FTM/N Top Surgery is any procedure designed to remove breast tissue and masculinize the chest of a transman or non-binary transmaculine person. The medical term for FTM/N Top Surgery is “Transgender Mastectomy” and is in the category of procedures considered to be reconstructive chest surgery. When the presence of breast tissue is a component of gender dysphoria, FTM/N top surgery can be a highly effective treatment. By removing unwanted breast tissue, FTM/N top surgery allows patients to feel more comfortable with their bodies by better aligning physical characteristics with an internal sense of self and the self they want to present to the world.
Many surgical procedures to fall within the category of FTM/N top surgery. These include the most common and powerful double incision procedure, as well as minimal scar techniques such as the keyhole or periareolar incision, as well as different skin excision procedures and procedures which to varying degrees, preserve the nerve supply to the nipples, such as the inverted T, the buttonhole, the lollipop, and the fishmouth. Each of these procedures come with both benefits and costs so a thorough discussion with a surgeon comfortable with performing all of the available procedures is the best way to match your desires, priorities and anatomy with the best procedure for you.
When it comes to incision location, there are several possible options that will be discussed in-depth during your consultation. The incisions used during your surgery will depend on the size of your chest and its level of elasticity or firmness.
Liposuction may rarely be performed alone (if you have a very small chest and no skin sagging), or more commonly be done in combination with other incision patterns to remove excess tissue. Liposuction requires a very small incision (about 4mm) to access underlying tissue. Most patients require more extensive tissue removal to achieve desired results.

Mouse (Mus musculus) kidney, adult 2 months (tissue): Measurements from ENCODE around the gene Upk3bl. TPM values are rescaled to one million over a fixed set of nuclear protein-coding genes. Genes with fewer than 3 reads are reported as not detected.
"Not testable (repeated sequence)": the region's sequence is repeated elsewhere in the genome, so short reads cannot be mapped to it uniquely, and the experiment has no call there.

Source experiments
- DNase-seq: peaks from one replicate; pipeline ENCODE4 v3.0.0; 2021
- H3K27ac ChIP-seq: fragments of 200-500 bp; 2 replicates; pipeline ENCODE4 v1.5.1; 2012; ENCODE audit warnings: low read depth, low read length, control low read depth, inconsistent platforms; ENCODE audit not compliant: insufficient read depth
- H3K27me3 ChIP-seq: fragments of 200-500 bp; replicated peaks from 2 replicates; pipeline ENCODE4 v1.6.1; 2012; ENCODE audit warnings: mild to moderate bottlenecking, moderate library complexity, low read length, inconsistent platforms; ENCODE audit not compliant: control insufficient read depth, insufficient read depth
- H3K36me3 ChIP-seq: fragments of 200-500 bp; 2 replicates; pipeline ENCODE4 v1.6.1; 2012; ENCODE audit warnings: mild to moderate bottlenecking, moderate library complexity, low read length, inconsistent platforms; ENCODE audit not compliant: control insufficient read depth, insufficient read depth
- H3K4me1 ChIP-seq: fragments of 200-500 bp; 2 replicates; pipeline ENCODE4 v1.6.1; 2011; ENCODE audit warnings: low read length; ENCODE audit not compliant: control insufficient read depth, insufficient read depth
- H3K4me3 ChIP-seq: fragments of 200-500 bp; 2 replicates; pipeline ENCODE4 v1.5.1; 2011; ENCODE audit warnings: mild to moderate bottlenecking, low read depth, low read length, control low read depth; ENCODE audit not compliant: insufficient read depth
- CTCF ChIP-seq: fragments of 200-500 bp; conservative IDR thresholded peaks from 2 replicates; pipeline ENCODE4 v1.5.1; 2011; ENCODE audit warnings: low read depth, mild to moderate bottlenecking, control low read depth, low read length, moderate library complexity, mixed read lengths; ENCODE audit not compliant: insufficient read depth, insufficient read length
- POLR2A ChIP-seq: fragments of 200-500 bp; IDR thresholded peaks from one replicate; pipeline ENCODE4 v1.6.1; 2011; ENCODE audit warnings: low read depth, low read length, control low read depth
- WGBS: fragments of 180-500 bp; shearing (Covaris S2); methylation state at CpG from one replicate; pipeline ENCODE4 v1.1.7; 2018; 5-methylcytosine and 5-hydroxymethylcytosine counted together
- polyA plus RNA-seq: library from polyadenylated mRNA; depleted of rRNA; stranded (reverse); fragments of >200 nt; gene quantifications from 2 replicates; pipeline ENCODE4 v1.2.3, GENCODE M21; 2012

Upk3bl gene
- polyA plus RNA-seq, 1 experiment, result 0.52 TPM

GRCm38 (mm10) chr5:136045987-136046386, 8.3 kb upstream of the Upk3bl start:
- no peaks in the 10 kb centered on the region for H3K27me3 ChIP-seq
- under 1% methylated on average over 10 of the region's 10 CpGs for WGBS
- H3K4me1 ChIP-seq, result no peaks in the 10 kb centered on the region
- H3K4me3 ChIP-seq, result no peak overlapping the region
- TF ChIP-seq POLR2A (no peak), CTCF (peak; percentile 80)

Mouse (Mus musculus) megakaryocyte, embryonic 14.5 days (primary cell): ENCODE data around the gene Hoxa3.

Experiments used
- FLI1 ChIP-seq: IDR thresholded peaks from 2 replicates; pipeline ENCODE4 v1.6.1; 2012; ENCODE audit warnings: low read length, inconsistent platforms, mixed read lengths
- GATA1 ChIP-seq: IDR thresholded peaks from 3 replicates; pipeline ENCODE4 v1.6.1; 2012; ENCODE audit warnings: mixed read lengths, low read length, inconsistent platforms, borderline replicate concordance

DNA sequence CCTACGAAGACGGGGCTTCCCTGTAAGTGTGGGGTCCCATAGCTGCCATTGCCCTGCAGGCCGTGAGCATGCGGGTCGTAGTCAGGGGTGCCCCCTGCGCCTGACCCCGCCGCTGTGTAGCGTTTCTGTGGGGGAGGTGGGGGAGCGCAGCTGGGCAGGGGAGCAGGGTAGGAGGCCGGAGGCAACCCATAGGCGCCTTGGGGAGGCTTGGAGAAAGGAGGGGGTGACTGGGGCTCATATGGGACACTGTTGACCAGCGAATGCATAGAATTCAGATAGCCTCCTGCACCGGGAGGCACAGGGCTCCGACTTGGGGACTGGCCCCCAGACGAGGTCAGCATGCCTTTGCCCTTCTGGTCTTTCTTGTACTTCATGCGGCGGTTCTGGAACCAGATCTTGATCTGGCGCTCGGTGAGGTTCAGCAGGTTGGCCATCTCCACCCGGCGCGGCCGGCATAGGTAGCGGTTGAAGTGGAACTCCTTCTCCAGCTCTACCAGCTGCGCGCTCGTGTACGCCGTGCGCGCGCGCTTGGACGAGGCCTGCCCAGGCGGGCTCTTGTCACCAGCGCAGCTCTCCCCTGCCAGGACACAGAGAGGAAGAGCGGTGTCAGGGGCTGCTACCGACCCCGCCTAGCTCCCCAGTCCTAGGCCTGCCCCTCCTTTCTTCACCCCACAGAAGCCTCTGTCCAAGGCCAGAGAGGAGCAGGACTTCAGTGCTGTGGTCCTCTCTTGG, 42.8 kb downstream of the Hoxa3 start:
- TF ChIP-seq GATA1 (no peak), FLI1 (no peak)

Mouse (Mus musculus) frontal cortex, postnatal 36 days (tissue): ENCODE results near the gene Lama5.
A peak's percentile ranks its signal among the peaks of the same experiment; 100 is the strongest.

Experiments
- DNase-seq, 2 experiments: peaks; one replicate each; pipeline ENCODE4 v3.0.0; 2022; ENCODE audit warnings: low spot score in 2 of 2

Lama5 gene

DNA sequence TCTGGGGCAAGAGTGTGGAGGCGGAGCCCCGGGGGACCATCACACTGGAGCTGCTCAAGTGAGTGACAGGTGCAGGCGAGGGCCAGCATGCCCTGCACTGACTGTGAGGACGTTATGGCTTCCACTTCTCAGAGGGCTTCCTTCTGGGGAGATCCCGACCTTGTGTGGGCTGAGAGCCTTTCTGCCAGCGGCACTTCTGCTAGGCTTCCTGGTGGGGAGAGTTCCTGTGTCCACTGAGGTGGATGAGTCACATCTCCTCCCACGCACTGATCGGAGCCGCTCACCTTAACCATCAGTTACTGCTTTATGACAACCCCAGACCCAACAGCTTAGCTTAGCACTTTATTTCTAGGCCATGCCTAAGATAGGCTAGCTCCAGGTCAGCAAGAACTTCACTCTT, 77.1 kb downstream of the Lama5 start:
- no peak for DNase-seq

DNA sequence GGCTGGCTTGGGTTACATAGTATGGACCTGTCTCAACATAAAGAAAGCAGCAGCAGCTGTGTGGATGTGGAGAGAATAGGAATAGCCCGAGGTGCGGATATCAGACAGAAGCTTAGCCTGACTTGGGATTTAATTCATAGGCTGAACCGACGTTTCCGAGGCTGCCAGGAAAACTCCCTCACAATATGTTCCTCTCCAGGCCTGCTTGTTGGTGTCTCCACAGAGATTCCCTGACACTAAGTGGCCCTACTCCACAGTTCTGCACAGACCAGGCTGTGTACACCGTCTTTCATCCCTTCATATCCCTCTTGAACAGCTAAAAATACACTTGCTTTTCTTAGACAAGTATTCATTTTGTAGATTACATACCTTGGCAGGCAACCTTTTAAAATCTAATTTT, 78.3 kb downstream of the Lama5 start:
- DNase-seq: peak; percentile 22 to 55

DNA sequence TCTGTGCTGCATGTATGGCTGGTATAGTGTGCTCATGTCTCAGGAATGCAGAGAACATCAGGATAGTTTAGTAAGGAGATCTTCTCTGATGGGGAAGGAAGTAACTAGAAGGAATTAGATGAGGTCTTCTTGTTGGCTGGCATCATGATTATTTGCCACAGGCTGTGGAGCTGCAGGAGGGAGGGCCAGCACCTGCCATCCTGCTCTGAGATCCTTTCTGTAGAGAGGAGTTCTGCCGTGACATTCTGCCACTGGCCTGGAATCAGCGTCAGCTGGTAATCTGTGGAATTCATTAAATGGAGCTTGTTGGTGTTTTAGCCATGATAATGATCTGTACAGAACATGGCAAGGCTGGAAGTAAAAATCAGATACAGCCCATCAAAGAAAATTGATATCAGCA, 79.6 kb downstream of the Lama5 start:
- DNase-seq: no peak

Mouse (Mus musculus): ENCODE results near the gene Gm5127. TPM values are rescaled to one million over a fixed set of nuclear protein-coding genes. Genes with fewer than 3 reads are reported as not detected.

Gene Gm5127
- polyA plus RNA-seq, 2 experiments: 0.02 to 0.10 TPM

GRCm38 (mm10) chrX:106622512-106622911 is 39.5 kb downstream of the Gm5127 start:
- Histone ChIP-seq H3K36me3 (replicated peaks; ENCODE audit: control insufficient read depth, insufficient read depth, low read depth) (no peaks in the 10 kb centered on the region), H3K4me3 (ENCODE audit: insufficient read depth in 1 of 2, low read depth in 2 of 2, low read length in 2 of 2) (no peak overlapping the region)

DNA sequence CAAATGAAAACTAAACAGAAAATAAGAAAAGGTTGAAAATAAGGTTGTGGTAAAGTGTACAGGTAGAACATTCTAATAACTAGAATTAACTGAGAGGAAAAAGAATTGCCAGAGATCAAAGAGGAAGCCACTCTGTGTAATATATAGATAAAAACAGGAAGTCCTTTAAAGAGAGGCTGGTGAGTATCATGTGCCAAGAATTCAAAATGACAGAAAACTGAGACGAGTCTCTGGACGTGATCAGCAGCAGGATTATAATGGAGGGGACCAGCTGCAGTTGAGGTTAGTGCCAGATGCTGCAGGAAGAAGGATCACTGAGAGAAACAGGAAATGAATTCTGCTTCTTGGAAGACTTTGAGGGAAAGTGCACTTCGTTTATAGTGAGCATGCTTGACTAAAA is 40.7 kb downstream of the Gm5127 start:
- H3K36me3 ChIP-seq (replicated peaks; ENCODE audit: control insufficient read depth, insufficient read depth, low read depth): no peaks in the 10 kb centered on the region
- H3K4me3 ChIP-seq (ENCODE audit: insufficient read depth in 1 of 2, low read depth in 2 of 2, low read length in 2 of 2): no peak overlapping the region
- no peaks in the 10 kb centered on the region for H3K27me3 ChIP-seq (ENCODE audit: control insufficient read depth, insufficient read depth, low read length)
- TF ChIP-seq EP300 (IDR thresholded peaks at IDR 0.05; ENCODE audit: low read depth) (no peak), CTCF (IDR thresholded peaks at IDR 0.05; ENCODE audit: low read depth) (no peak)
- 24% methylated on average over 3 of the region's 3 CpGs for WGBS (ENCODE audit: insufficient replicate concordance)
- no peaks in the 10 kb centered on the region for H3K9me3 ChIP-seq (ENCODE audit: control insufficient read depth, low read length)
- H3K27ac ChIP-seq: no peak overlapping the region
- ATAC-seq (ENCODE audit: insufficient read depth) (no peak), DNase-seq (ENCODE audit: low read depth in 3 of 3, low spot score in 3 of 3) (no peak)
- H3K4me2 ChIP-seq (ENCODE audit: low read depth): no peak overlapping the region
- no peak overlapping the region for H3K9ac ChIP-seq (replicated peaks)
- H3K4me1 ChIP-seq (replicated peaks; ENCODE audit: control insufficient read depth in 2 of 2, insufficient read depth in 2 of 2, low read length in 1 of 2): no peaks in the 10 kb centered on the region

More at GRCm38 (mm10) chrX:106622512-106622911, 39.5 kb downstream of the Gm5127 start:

A keyhole incision is ideal for patients with small breasts and good skin elasticity. During this technique, a small incision is made under or across the lower border of the areola (the pigmented skin around the nipple). A keyhole incision can remove underlying tissue, but it cannot address excess skin.
A periareolar incision is ideal for patients with moderate breast tissue and good skin elasticity. A circular incision is made all the way around the edge of the areola to remove breast tissue. A slightly larger ring incision is then made to remove excess skin. The skin is pulled taut toward the center and the nipple is reattached. This effect mimics the act of pulling a drawstring bag closed. Another vertical incision that extends below the areola may also be necessary to target additional excess skin.
A double incision approach is usually needed for patients with large breasts, or breasts that sag quite a bit. A horizontal or U-shaped incision is made on the lower border of the pectoral (chest) muscle. The skin is peeled back so that breast and fatty tissue can be removed. Another incision is then made to remove the nipple. Each nipple is resized, if necessary and then replaced as a free nipple graft in position that will give the chest a more masculine appearance. If your breasts are shaped such that your nipple position is lower than the fold beneath the breasts, then you will likely require the double incision or an inverted T (anchor) incision type.